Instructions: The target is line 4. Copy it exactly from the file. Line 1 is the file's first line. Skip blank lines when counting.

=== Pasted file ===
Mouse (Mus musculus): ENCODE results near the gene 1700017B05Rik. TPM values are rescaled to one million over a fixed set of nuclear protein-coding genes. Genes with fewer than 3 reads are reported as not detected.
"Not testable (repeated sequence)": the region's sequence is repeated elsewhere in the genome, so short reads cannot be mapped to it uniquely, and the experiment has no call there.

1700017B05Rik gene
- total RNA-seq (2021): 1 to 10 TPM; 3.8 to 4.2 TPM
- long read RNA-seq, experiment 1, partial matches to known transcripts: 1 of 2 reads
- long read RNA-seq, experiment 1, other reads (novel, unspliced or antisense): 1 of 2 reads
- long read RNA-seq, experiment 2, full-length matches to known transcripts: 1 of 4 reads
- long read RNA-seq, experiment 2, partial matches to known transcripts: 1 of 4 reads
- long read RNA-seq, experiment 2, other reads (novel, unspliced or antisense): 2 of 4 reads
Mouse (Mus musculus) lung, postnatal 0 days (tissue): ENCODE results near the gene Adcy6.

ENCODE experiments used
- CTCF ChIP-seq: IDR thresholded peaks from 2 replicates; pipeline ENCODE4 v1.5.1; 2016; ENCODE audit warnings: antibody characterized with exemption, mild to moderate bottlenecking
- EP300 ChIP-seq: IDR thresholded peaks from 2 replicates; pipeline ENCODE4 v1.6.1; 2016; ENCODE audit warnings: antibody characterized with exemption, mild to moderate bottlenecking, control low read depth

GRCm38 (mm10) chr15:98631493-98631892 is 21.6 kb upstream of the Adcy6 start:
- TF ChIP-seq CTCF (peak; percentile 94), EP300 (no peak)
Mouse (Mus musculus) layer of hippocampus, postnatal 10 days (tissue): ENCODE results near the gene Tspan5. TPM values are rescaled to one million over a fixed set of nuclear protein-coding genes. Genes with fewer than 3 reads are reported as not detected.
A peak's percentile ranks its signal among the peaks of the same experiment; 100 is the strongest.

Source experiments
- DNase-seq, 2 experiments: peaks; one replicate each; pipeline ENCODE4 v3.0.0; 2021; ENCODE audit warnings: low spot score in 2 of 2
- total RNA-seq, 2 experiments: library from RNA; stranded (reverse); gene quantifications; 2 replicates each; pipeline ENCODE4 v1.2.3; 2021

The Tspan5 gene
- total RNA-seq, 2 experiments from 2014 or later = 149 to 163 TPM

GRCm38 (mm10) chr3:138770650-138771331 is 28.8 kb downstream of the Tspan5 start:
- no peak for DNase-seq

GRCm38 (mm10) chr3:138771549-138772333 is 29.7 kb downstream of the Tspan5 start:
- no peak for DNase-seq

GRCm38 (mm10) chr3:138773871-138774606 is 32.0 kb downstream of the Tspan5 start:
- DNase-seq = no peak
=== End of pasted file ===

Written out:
- total RNA-seq (2021): 1 to 10 TPM; 3.8 to 4.2 TPM